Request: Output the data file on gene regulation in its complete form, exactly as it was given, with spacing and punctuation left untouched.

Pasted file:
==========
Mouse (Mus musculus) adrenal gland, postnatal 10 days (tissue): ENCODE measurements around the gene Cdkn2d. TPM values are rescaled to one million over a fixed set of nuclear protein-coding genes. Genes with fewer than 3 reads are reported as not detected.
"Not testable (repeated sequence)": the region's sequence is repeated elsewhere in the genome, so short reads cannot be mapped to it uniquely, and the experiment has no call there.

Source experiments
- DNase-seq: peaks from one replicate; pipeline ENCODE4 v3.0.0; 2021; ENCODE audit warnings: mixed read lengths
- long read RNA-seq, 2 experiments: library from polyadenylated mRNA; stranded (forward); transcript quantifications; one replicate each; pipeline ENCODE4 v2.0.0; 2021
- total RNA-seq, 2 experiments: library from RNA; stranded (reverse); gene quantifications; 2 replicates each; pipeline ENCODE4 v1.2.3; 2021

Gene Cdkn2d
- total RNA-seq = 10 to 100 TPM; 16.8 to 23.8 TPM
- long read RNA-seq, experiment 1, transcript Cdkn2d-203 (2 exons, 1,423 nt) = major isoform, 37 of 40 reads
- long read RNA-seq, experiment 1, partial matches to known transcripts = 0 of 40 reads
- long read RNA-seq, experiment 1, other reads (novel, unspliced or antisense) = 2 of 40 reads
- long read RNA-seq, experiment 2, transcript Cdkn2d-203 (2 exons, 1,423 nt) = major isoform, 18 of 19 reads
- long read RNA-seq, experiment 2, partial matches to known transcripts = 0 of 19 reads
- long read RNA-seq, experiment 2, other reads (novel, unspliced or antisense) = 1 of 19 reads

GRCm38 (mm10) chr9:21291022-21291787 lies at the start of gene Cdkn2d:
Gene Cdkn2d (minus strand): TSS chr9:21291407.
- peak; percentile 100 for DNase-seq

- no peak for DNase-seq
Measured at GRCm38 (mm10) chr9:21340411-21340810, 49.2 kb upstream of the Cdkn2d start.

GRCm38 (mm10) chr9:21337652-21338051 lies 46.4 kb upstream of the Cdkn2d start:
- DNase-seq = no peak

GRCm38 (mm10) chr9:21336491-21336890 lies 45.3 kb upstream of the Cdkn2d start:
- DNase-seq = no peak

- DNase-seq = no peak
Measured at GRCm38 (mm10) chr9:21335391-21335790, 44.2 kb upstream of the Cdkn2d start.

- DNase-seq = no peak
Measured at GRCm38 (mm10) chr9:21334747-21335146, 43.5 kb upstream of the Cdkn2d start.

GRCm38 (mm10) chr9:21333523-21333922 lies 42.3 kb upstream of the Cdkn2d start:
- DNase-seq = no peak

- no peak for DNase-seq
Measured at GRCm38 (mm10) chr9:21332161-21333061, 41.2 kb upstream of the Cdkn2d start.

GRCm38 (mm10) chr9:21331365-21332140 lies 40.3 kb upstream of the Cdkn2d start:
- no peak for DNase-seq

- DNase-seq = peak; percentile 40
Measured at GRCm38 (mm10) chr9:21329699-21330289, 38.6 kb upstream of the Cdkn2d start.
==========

Mouse (Mus musculus) adrenal gland, postnatal 10 days (tissue): ENCODE measurements around the gene Cdkn2d. TPM values are rescaled to one million over a fixed set of nuclear protein-coding genes. Genes with fewer than 3 reads are reported as not detected.
"Not testable (repeated sequence)": the region's sequence is repeated elsewhere in the genome, so short reads cannot be mapped to it uniquely, and the experiment has no call there.

Source experiments
- DNase-seq: peaks from one replicate; pipeline ENCODE4 v3.0.0; 2021; ENCODE audit warnings: mixed read lengths
- long read RNA-seq, 2 experiments: library from polyadenylated mRNA; stranded (forward); transcript quantifications; one replicate each; pipeline ENCODE4 v2.0.0; 2021
- total RNA-seq, 2 experiments: library from RNA; stranded (reverse); gene quantifications; 2 replicates each; pipeline ENCODE4 v1.2.3; 2021

Gene Cdkn2d
- total RNA-seq = 10 to 100 TPM; 16.8 to 23.8 TPM
- long read RNA-seq, experiment 1, transcript Cdkn2d-203 (2 exons, 1,423 nt) = major isoform, 37 of 40 reads
- long read RNA-seq, experiment 1, partial matches to known transcripts = 0 of 40 reads
- long read RNA-seq, experiment 1, other reads (novel, unspliced or antisense) = 2 of 40 reads
- long read RNA-seq, experiment 2, transcript Cdkn2d-203 (2 exons, 1,423 nt) = major isoform, 18 of 19 reads
- long read RNA-seq, experiment 2, partial matches to known transcripts = 0 of 19 reads
- long read RNA-seq, experiment 2, other reads (novel, unspliced or antisense) = 1 of 19 reads

GRCm38 (mm10) chr9:21291022-21291787 lies at the start of gene Cdkn2d:
Gene Cdkn2d (minus strand): TSS chr9:21291407.
- peak; percentile 100 for DNase-seq

- no peak for DNase-seq
Measured at GRCm38 (mm10) chr9:21340411-21340810, 49.2 kb upstream of the Cdkn2d start.

GRCm38 (mm10) chr9:21337652-21338051 lies 46.4 kb upstream of the Cdkn2d start:
- DNase-seq = no peak

GRCm38 (mm10) chr9:21336491-21336890 lies 45.3 kb upstream of the Cdkn2d start:
- DNase-seq = no peak

- DNase-seq = no peak
Measured at GRCm38 (mm10) chr9:21335391-21335790, 44.2 kb upstream of the Cdkn2d start.

- DNase-seq = no peak
Measured at GRCm38 (mm10) chr9:21334747-21335146, 43.5 kb upstream of the Cdkn2d start.

GRCm38 (mm10) chr9:21333523-21333922 lies 42.3 kb upstream of the Cdkn2d start:
- DNase-seq = no peak

- no peak for DNase-seq
Measured at GRCm38 (mm10) chr9:21332161-21333061, 41.2 kb upstream of the Cdkn2d start.

GRCm38 (mm10) chr9:21331365-21332140 lies 40.3 kb upstream of the Cdkn2d start:
- no peak for DNase-seq

- DNase-seq = peak; percentile 40
Measured at GRCm38 (mm10) chr9:21329699-21330289, 38.6 kb upstream of the Cdkn2d start.